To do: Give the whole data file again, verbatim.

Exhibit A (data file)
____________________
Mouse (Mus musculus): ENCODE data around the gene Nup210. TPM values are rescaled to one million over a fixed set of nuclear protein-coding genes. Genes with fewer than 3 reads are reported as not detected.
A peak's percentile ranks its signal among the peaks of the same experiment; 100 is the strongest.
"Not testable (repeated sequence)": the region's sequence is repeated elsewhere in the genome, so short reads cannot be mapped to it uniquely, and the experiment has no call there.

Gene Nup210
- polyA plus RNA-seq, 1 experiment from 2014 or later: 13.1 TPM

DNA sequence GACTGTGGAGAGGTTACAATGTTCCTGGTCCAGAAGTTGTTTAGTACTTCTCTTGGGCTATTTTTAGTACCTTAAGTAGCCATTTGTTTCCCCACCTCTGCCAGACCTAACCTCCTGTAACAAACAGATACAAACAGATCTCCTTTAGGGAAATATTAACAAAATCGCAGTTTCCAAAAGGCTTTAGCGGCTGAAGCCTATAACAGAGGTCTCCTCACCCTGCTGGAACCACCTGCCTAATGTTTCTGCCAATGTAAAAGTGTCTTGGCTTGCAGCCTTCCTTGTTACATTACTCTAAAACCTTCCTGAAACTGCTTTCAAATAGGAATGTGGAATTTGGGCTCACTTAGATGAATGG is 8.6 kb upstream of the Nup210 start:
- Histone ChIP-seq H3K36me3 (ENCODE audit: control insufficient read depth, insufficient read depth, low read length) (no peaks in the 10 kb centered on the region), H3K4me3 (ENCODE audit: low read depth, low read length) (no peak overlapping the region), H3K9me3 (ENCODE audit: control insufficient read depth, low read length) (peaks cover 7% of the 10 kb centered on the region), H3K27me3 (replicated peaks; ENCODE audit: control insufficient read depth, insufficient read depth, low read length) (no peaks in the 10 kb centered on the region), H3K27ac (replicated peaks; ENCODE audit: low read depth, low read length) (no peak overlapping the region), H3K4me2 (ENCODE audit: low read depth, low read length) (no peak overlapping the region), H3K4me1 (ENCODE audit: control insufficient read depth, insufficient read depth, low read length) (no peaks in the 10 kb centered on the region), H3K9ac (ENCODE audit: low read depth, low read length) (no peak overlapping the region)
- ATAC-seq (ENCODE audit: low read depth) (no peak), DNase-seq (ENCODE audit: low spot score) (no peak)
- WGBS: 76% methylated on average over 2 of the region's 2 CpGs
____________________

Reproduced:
Mouse (Mus musculus): ENCODE data around the gene Nup210. TPM values are rescaled to one million over a fixed set of nuclear protein-coding genes. Genes with fewer than 3 reads are reported as not detected.
A peak's percentile ranks its signal among the peaks of the same experiment; 100 is the strongest.
"Not testable (repeated sequence)": the region's sequence is repeated elsewhere in the genome, so short reads cannot be mapped to it uniquely, and the experiment has no call there.

Gene Nup210
- polyA plus RNA-seq, 1 experiment from 2014 or later: 13.1 TPM

DNA sequence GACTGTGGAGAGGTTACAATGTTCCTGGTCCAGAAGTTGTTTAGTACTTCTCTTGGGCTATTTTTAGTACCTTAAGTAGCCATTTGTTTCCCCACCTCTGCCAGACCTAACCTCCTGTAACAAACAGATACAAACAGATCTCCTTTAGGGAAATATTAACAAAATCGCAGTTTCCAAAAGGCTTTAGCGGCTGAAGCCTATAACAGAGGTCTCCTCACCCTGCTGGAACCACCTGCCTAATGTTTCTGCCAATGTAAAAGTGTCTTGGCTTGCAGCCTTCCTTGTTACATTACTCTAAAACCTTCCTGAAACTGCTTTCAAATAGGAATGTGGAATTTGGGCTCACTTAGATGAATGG is 8.6 kb upstream of the Nup210 start:
- Histone ChIP-seq H3K36me3 (ENCODE audit: control insufficient read depth, insufficient read depth, low read length) (no peaks in the 10 kb centered on the region), H3K4me3 (ENCODE audit: low read depth, low read length) (no peak overlapping the region), H3K9me3 (ENCODE audit: control insufficient read depth, low read length) (peaks cover 7% of the 10 kb centered on the region), H3K27me3 (replicated peaks; ENCODE audit: control insufficient read depth, insufficient read depth, low read length) (no peaks in the 10 kb centered on the region), H3K27ac (replicated peaks; ENCODE audit: low read depth, low read length) (no peak overlapping the region), H3K4me2 (ENCODE audit: low read depth, low read length) (no peak overlapping the region), H3K4me1 (ENCODE audit: control insufficient read depth, insufficient read depth, low read length) (no peaks in the 10 kb centered on the region), H3K9ac (ENCODE audit: low read depth, low read length) (no peak overlapping the region)
- ATAC-seq (ENCODE audit: low read depth) (no peak), DNase-seq (ENCODE audit: low spot score) (no peak)
- WGBS: 76% methylated on average over 2 of the region's 2 CpGs